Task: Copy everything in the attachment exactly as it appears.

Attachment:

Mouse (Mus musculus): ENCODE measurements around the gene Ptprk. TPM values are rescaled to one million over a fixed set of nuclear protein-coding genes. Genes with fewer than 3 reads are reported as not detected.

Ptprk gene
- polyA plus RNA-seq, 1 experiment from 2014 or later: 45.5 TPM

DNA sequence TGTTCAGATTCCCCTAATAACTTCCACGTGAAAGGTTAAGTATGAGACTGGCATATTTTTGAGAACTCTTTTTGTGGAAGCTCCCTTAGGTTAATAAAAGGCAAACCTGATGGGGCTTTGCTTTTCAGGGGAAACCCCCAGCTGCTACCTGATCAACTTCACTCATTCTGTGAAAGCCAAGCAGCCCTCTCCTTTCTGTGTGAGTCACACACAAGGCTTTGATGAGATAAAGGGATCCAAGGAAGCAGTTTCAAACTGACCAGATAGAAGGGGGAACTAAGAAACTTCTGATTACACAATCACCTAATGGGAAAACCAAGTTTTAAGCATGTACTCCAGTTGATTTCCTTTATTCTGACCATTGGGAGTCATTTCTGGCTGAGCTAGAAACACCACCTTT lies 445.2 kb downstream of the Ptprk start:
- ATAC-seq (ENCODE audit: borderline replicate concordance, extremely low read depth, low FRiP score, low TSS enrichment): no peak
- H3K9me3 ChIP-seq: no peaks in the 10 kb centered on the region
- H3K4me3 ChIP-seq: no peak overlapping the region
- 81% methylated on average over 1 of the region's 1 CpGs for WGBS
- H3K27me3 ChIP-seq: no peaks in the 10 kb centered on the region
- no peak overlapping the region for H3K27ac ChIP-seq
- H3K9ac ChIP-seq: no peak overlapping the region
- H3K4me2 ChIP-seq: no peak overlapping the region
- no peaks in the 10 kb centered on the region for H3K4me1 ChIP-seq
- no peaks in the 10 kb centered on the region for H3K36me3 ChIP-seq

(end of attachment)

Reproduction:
Mouse (Mus musculus): ENCODE measurements around the gene Ptprk. TPM values are rescaled to one million over a fixed set of nuclear protein-coding genes. Genes with fewer than 3 reads are reported as not detected.

Ptprk gene
- polyA plus RNA-seq, 1 experiment from 2014 or later: 45.5 TPM

DNA sequence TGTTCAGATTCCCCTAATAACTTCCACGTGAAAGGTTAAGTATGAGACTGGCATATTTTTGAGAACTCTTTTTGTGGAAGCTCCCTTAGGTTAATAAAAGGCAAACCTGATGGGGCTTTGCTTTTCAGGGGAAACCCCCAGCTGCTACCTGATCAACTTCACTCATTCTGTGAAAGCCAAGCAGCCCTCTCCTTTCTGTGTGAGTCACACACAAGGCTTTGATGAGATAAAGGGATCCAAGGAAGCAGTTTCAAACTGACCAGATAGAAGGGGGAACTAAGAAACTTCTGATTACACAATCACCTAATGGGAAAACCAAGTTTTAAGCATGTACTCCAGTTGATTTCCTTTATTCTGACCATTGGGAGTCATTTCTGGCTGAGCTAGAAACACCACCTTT lies 445.2 kb downstream of the Ptprk start:
- ATAC-seq (ENCODE audit: borderline replicate concordance, extremely low read depth, low FRiP score, low TSS enrichment): no peak
- H3K9me3 ChIP-seq: no peaks in the 10 kb centered on the region
- H3K4me3 ChIP-seq: no peak overlapping the region
- 81% methylated on average over 1 of the region's 1 CpGs for WGBS
- H3K27me3 ChIP-seq: no peaks in the 10 kb centered on the region
- no peak overlapping the region for H3K27ac ChIP-seq
- H3K9ac ChIP-seq: no peak overlapping the region
- H3K4me2 ChIP-seq: no peak overlapping the region
- no peaks in the 10 kb centered on the region for H3K4me1 ChIP-seq
- no peaks in the 10 kb centered on the region for H3K36me3 ChIP-seq